This story was first published May 19, 1999
IN EARLY 1997, the San Francisco Zoo had a serious public-relations problem. The zoo wanted San Francisco voters to approve a $48 million bond measure to overhaul the facilities. But the Asian elephant exhibit was making the zoo look bad.
Tinkerbelle the elephant had been living alone since April 1995, when her longtime companion, Pennie, was put to sleep. Animal activists had been complaining that, for an animal that herds and has complex social interactions in the wild, life alone was cruel and unacceptable. According to the minutes from a board meeting of the San Francisco Zoological Society, the private group that manages the zoo, executive director David Anderson decided it was time to find a friend for Tinkerbelle. He thought he found her in Calle.
Calle was about 30 years old and on exhibit at the Los Angeles Zoo. She had put in her time entertaining humans, working shows in Las Vegas and giving rides to kids at the San Diego Zoo. Animal advocates in Los Angeles were trying to get her to a sanctuary in Tennessee. But Anderson decided he wanted her in San Francisco.
Animal rights advocates hated the idea. Gretchen Wyler, executive director of Endocino-<\h>based Arc Trust came to San Francisco to check out the zoo's facilities. "I was devastated when I saw how small and barren it was," Wyler told the Bay Guardian.
S.F. Zoo curator David Robinett denies that the decision to move Calle to San Francisco had anything to do with the timing of the bond campaign. "We were anxious to move ahead and get a companion for Tinkerbelle," he told us.
Either way, the zoo was in a hurry — and it wound up with a huge problem on its hands. Before leaving Los Angeles, Calle was tested for tuberculosis. According to Susanne Barthell, who ran the Council for Excellence in Zoo Animal Management until her death last fall, the elephant population at the L.A. Zoo was known to have problems with T.B., a claim Robinett denies. But S.F. Zoo officials did not wait for the test results to come back before they brought Calle north on March 19, 1997.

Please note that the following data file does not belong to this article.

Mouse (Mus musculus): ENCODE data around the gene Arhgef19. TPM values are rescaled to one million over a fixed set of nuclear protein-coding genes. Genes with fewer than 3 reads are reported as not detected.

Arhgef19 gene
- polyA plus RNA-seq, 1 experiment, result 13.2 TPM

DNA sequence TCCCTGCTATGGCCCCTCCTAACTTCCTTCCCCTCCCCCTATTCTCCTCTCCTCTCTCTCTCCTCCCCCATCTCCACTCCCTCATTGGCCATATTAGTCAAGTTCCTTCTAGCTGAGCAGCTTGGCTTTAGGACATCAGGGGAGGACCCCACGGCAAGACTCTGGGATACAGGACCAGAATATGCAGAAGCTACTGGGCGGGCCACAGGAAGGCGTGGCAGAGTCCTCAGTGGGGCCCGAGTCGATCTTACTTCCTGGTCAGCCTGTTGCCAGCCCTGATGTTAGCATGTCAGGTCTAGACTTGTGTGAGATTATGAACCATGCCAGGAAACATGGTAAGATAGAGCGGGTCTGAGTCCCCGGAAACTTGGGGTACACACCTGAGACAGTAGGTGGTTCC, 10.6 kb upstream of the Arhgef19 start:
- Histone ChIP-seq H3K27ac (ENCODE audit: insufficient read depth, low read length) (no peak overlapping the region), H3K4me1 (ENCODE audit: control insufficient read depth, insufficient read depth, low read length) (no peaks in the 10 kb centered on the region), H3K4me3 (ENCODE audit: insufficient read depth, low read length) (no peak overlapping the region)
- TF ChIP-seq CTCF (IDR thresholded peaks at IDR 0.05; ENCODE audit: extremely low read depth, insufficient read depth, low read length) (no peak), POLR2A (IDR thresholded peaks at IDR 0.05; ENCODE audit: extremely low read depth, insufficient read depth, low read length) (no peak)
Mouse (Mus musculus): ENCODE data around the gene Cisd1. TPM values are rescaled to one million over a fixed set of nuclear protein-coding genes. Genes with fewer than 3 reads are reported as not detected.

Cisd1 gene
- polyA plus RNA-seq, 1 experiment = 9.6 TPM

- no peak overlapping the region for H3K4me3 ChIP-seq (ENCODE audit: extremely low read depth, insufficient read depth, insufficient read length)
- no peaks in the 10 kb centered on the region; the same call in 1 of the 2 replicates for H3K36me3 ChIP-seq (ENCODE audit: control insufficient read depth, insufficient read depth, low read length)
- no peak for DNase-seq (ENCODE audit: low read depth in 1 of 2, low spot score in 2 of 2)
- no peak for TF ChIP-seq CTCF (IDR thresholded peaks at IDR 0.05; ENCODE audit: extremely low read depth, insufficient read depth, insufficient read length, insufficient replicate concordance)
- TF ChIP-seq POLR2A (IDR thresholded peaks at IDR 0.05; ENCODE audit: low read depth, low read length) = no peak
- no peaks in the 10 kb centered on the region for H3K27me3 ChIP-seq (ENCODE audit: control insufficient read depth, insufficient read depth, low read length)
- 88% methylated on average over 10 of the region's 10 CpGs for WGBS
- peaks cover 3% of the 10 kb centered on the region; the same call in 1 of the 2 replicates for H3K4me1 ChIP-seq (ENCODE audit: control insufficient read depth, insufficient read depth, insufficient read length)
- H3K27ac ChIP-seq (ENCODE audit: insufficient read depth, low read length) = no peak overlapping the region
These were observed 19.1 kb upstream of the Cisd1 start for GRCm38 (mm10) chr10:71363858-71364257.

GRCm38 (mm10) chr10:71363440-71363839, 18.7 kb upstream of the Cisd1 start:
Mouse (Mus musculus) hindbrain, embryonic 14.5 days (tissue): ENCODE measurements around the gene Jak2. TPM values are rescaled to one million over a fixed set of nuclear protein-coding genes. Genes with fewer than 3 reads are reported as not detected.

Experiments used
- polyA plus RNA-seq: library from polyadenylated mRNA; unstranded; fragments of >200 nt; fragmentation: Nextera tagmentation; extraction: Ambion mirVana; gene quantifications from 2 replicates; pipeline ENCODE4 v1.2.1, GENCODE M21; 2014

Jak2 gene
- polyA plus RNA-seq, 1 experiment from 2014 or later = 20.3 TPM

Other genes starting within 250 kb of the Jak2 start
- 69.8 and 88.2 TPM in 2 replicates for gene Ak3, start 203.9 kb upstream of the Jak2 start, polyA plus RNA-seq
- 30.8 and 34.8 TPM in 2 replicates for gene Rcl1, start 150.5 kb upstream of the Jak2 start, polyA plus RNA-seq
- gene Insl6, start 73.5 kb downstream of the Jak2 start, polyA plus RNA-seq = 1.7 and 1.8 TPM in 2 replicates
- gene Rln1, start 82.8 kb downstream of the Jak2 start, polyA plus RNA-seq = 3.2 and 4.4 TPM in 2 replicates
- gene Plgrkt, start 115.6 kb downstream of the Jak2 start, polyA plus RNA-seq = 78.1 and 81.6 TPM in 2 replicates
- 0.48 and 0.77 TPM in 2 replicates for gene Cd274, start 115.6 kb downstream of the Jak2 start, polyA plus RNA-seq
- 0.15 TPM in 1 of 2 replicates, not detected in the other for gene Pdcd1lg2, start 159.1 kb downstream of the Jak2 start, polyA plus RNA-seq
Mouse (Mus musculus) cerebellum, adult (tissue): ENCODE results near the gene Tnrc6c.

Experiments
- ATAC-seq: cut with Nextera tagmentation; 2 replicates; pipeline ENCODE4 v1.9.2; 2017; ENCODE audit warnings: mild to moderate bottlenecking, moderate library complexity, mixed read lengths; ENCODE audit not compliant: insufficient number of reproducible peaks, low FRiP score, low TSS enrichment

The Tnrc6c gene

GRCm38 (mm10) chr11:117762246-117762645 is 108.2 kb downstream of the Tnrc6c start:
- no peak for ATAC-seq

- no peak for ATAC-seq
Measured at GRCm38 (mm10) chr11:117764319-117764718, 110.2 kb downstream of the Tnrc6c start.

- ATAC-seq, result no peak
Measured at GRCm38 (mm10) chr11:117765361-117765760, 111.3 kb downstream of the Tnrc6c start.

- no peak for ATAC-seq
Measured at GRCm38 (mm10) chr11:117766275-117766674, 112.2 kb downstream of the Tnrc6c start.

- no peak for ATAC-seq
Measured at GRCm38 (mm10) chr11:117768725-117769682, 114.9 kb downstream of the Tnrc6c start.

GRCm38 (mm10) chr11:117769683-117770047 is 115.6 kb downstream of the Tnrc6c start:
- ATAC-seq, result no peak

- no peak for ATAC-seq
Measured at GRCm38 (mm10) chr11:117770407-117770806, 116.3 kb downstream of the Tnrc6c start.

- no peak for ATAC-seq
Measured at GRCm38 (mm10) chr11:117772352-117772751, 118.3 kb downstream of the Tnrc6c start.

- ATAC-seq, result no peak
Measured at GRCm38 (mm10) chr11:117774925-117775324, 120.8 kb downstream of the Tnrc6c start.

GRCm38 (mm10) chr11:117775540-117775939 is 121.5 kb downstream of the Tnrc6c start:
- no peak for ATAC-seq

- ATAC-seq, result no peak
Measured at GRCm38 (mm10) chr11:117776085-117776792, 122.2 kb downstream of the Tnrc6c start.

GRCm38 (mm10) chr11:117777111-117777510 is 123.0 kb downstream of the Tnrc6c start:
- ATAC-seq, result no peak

The tests came back positive. The zoo had just bought a tuberculous elephant.
As soon as she arrived, Calle had to be quarantined from her new companion. And the financially troubled zoo got hit with elephantine medical bills. Calle's treatment would run from $60,000 to $65,000 a year, curator Robinett told the city's Commission of Animal Control and Welfare in July.
It got worse. In separating the elephants, zoo workers put Calle in the cushier exhibit quarters, which at least had some vegetation and a watering hole. Tinkerbelle was moved to neighboring quarters, without vegetation or water. She had to poke her trunk through a hole in the wall to refresh herself. (Only this month was the electrified barrier between the two areas removed permanently. Calle is cured, and the two elephants can now interact.)
The elephant debacle is all too typical. San Francisco's zoo has never been one of the country's best — but six years after it was placed in private hands, it's in worse shape than ever. Privatization was supposed to save the zoo; instead it has failed it. A Bay Guardian investigation based on interviews and documents shows:
* Dozens of animals live in squalid, substandard conditions: primates have died because of disease-<\h>ridden cages, orangutans are cooped up in tiny cement boxes, rare rainforest mammals are losing hair.
* The number of zoo employees charged with taking care of the animals has plummeted — while the number of other employees has doubled.
* The U.S. Department of Agriculture is so frustrated with the S.F.
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